Cisco Cisco StadiumVision Mobile Streamer Licensing Information

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  When we speak of free software, we are referring to freedom, not 
price.  Our General Public Licenses are designed to make sure that you 
have the freedom to distribute copies of free software (and charge for 
this service if you wish), that you receive source code or can get it 
if you want it, that you can change the software or use pieces of it 
in new free programs; and that you know you can do these things. 
 
  To protect your rights, we need to make restrictions that forbid 
anyone to deny you these rights or to ask you to surrender the rights. 
These restrictions translate to certain responsibilities for you if 
you distribute copies of the library, or if you modify it. 
 
  For example, if you distribute copies of the library, whether gratis 
or for a fee, you must give the recipients all the rights that we gave 
you.  You must make sure that they, too, receive or can get the source 
code.  If you link a program with the library, you must provide 
complete object files to the recipients so that they can relink them 
with the library, after making changes to the library and recompiling 
it.  And you must show them these terms so they know their rights. 
 
  Our method of protecting your rights has two steps: (1) copyright 
the library, and (2) offer you this license which gives you legal 
permission to copy, distribute and/or modify the library. 
 
  Also, for each distributor's protection, we want to make certain 
that everyone understands that there is no warranty for this free 
library.  If the library is modified by someone else and passed on, we 
want its recipients to know that what they have is not the original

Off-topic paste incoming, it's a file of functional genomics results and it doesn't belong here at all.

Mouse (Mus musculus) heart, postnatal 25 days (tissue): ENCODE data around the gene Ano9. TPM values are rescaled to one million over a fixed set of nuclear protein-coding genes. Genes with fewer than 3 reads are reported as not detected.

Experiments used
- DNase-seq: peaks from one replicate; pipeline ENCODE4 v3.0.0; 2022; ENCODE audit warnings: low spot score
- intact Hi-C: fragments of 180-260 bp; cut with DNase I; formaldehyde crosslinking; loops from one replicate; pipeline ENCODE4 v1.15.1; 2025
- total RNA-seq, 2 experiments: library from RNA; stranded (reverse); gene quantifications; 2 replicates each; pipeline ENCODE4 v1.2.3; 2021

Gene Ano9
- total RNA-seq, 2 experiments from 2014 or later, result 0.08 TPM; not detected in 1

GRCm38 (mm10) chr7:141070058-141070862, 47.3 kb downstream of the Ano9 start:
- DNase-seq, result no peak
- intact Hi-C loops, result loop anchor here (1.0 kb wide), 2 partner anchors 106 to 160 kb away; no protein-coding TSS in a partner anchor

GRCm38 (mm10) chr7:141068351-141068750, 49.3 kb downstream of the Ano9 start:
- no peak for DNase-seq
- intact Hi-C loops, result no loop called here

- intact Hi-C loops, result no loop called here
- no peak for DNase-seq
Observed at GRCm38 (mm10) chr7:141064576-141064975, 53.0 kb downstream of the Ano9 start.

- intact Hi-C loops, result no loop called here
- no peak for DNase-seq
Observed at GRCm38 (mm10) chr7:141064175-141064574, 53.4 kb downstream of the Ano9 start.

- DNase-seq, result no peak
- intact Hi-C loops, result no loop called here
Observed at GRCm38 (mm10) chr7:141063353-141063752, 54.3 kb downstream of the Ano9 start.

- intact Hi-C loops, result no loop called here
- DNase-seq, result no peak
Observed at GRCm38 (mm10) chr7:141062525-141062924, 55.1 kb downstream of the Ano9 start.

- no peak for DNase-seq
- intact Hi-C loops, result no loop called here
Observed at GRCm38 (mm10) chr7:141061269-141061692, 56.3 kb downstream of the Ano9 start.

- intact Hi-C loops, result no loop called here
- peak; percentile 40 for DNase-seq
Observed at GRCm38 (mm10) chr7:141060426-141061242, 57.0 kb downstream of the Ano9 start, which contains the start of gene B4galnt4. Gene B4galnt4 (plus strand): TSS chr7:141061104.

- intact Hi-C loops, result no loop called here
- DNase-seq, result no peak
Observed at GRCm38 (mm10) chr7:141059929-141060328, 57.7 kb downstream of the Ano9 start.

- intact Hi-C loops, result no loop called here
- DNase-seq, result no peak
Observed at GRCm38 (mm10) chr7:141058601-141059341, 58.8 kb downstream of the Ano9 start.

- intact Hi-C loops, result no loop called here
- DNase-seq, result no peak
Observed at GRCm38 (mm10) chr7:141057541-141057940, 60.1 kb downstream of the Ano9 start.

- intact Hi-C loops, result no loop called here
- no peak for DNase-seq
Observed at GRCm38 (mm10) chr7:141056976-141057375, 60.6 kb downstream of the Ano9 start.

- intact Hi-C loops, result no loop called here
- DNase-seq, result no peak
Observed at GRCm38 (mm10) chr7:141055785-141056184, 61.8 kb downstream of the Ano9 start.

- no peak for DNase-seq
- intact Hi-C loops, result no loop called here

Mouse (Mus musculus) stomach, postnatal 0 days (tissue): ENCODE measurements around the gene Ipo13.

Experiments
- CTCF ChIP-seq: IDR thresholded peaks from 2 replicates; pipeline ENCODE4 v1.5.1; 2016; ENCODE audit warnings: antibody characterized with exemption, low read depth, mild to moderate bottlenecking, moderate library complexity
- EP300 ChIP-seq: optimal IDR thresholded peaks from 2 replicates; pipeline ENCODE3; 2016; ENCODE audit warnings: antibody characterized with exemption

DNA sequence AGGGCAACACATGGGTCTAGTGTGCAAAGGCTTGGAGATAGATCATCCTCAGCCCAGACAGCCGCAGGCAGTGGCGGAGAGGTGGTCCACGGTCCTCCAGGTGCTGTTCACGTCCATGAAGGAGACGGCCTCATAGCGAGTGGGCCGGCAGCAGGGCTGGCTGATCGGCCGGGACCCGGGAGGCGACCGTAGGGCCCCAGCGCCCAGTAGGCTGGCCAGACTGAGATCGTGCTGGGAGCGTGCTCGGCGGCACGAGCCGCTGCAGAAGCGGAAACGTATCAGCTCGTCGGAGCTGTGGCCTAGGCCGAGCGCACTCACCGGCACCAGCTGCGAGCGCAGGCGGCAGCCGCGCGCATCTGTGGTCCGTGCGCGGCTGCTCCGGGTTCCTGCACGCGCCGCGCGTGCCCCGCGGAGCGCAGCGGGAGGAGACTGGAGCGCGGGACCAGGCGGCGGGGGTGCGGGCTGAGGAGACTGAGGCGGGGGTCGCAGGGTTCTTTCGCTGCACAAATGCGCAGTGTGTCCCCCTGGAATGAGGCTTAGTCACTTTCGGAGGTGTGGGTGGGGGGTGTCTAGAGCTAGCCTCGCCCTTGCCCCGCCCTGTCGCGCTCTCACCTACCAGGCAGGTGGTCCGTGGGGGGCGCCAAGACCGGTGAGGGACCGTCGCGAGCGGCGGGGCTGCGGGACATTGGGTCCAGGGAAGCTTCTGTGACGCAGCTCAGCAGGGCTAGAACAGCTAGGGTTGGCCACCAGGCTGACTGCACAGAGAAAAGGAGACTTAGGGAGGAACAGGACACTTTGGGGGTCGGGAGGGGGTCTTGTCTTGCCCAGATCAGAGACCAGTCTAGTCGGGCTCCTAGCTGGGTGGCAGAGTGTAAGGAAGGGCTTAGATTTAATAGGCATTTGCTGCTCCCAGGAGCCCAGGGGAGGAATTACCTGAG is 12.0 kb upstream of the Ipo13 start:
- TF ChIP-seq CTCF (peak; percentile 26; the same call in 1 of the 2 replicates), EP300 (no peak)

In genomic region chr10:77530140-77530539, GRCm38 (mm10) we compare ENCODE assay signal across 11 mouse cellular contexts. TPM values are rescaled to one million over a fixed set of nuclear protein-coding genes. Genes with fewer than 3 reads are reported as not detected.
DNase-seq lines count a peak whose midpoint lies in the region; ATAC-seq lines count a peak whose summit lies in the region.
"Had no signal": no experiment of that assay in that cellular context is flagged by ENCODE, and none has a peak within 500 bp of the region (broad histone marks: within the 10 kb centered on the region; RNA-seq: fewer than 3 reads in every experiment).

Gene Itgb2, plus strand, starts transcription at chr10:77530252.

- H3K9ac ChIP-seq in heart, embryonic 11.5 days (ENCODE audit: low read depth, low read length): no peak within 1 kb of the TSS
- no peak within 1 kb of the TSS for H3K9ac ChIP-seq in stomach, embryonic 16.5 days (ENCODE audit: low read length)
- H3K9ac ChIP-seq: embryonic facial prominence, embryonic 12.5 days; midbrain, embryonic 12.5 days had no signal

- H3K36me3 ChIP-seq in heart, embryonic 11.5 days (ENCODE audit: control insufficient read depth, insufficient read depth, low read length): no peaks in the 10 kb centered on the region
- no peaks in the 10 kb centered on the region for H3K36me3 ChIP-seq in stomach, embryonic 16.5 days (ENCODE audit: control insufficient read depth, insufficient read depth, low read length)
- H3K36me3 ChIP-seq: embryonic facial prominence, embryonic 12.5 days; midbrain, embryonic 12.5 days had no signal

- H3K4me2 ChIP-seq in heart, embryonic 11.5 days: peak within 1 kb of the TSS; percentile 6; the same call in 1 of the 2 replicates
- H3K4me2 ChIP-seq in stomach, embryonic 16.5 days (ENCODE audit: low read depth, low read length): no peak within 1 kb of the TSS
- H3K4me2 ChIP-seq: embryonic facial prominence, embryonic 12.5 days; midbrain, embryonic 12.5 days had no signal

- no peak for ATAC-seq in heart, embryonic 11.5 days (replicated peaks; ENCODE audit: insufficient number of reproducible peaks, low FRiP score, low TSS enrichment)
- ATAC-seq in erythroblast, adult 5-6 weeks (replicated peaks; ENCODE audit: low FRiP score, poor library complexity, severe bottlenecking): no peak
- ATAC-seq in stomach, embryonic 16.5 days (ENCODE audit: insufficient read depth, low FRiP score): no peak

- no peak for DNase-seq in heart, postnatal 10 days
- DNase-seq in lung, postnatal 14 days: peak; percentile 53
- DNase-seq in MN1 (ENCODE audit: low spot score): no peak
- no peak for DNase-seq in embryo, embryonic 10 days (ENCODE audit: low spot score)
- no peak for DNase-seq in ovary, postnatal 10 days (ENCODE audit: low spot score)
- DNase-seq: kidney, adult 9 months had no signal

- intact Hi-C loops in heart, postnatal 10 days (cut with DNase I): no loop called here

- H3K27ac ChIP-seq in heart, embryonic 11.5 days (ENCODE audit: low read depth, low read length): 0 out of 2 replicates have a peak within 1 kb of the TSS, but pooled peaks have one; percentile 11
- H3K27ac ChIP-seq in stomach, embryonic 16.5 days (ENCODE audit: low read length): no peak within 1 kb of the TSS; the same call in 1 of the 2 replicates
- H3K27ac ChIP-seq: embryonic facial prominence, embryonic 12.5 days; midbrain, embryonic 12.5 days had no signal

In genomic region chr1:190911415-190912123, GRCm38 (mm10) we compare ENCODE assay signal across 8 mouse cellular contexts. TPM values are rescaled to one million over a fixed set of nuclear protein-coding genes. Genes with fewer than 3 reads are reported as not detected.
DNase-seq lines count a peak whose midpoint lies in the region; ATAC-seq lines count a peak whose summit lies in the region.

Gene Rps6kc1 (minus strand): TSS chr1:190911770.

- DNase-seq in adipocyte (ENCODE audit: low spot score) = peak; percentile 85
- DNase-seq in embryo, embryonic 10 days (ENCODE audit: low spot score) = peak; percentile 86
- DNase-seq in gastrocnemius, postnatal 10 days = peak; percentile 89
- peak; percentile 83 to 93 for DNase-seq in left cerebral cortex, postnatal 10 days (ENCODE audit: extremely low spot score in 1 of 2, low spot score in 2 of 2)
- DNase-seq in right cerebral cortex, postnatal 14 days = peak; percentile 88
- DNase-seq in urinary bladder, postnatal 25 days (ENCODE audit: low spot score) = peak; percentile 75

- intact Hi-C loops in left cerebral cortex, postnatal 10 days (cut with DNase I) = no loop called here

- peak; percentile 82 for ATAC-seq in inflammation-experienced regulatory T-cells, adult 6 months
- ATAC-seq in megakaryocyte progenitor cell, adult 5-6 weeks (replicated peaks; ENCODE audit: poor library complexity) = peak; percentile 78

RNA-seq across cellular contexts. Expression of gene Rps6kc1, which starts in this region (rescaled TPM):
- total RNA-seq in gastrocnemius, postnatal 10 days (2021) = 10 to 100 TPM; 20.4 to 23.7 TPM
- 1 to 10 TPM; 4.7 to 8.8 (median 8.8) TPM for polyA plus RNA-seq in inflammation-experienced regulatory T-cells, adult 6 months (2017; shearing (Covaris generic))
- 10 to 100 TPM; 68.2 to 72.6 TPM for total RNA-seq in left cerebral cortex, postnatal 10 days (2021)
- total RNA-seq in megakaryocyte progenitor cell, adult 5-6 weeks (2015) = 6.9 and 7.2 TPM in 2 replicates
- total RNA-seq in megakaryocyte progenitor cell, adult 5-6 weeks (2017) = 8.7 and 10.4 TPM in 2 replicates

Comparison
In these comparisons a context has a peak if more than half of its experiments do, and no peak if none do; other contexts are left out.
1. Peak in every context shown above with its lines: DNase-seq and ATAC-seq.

version, so that any problems introduced by others will not reflect on 
the original authors' reputations. 
 
  Finally, any free program is threatened constantly by software 
patents.  We wish to avoid the danger that companies distributing free 
software will individually obtain patent licenses, thus in effect 
transforming the program into proprietary software.  To prevent this, 
we have made it clear that any patent must be licensed for everyone's 
free use or not licensed at all. 
 
  Most GNU software, including some libraries, is covered by the ordinary 
GNU General Public License, which was designed for utility programs.  This 
license, the GNU Library General Public License, applies to certain 
designated libraries.  This license is quite different from the ordinary 
one; be sure to read it in full, and don't assume that anything in it is 
the same as in the ordinary license. 
 
  The reason we have a separate public license for some libraries is that 
they blur the distinction we usually make between modifying or adding to a 
program and simply using it.  Linking a program with a library, without 
changing the library, is in some sense simply using the library, and is 
analogous to running a utility program or application program.  However, in 
a textual and legal sense, the linked executable is a combined work, a 
derivative of the original library, and the ordinary General Public License 
treats it as such. 
 
  Because of this blurred distinction, using the ordinary General 
Public License for libraries did not effectively promote software 
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